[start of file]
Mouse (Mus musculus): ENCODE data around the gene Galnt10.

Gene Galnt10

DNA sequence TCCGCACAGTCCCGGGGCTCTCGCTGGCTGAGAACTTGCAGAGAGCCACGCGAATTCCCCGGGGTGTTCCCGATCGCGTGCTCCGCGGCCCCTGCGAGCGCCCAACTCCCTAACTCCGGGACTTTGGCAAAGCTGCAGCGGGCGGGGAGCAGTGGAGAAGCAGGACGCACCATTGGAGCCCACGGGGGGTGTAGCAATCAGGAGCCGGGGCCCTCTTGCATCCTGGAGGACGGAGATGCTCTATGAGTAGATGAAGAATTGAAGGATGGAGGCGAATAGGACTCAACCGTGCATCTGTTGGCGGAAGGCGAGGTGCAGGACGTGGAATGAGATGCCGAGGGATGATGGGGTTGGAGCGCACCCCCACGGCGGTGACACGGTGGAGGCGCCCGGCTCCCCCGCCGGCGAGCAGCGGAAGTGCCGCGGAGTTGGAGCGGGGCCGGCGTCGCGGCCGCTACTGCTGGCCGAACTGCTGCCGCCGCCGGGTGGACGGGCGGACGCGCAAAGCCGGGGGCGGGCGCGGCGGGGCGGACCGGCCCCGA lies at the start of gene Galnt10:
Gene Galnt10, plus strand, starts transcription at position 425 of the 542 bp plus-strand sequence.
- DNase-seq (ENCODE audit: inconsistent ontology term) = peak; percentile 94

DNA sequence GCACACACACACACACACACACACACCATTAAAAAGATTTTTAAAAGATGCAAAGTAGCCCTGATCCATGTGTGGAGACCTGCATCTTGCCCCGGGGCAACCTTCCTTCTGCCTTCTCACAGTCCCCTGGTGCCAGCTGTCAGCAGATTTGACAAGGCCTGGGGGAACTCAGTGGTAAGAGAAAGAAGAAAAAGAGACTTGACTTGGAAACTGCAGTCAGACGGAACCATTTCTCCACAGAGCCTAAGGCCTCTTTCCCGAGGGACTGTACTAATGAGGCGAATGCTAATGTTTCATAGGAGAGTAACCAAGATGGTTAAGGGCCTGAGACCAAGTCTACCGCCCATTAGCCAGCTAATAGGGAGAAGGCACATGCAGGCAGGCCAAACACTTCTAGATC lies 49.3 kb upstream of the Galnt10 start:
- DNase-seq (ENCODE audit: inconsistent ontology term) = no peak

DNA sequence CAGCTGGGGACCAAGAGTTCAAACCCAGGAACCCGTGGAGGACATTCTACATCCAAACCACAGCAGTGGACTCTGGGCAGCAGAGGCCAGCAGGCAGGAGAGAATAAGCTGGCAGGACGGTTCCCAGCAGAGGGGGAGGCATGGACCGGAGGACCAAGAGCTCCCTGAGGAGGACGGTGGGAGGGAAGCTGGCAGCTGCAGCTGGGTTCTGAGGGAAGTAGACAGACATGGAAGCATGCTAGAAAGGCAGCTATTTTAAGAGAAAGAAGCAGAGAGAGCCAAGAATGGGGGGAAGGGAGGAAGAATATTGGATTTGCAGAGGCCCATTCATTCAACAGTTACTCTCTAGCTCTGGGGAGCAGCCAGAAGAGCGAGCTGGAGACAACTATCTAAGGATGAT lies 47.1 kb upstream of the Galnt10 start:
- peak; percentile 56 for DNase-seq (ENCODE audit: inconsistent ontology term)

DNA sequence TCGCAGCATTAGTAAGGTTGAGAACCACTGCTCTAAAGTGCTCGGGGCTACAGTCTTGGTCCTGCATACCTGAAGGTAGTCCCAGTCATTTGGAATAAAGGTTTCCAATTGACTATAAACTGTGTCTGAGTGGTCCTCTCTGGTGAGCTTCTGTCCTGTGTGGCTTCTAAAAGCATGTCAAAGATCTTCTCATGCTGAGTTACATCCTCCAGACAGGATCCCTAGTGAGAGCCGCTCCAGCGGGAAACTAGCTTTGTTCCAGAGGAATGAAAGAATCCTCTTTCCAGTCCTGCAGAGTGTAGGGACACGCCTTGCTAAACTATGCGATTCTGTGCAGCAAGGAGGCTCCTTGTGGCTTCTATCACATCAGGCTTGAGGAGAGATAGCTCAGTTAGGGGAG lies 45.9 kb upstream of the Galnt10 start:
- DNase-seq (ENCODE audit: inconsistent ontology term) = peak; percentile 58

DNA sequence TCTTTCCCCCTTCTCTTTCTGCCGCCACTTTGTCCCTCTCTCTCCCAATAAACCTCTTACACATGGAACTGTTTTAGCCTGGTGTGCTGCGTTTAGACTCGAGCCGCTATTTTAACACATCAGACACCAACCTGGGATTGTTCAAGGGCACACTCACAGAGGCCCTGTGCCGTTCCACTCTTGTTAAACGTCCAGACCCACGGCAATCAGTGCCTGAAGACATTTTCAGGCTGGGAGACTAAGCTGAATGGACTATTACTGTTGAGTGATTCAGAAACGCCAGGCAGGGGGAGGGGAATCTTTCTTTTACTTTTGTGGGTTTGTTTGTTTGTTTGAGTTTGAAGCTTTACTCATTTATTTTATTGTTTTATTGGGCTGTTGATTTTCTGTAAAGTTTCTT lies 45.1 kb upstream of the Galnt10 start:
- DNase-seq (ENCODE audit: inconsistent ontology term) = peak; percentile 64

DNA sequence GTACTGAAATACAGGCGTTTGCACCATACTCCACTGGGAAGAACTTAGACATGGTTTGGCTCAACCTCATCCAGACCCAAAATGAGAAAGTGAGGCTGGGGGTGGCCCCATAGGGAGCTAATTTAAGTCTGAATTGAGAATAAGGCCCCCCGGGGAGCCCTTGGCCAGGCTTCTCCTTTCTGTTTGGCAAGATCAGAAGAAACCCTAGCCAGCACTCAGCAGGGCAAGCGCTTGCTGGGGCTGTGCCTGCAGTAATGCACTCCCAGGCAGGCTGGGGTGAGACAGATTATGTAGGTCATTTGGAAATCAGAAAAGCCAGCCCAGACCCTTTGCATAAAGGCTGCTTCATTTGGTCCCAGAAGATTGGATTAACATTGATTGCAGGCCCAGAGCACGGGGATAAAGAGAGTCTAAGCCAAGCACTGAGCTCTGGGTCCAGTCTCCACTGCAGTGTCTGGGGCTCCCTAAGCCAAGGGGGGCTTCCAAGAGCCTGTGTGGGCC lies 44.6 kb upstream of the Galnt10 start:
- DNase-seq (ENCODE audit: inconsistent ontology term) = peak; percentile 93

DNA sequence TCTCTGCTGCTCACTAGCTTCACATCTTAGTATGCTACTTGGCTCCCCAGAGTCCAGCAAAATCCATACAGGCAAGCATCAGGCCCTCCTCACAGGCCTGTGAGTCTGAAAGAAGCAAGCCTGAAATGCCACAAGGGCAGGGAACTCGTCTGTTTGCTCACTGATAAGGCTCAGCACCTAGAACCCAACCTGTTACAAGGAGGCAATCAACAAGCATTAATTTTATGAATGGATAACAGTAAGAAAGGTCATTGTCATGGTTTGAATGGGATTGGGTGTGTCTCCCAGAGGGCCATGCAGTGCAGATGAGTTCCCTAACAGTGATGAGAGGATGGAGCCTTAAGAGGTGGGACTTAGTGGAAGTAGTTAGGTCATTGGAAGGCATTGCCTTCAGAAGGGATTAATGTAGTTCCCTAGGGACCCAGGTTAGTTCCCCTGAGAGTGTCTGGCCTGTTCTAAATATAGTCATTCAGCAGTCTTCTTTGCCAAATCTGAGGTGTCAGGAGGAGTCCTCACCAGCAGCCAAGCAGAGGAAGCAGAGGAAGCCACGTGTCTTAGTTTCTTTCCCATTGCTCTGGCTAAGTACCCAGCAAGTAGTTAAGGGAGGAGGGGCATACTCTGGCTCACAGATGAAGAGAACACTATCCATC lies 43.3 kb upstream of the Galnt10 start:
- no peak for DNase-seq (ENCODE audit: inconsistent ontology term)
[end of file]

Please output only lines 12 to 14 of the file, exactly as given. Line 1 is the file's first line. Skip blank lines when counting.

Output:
DNA sequence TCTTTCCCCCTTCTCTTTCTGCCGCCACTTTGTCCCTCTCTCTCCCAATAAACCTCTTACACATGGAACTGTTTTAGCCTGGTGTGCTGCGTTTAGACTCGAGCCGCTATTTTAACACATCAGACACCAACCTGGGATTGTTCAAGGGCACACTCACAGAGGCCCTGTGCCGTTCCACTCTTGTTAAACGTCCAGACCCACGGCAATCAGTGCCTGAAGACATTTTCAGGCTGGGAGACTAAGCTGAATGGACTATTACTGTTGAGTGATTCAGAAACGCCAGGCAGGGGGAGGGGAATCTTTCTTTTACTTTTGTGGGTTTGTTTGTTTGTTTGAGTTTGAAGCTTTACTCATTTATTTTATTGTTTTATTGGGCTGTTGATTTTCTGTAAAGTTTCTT lies 45.1 kb upstream of the Galnt10 start:
- DNase-seq (ENCODE audit: inconsistent ontology term) = peak; percentile 64

DNA sequence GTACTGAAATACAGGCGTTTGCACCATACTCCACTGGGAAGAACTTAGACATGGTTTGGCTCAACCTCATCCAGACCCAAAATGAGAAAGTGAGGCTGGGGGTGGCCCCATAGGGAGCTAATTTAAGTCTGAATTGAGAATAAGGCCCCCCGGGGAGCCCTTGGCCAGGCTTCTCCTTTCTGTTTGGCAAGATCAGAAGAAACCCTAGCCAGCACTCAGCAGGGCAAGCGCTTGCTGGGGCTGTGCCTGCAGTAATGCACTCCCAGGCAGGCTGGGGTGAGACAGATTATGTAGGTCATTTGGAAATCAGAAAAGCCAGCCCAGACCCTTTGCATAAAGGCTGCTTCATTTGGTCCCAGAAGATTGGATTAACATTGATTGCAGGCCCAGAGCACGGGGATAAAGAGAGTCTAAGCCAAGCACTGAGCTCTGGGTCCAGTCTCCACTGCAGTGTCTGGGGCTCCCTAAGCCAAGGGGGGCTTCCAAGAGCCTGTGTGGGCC lies 44.6 kb upstream of the Galnt10 start: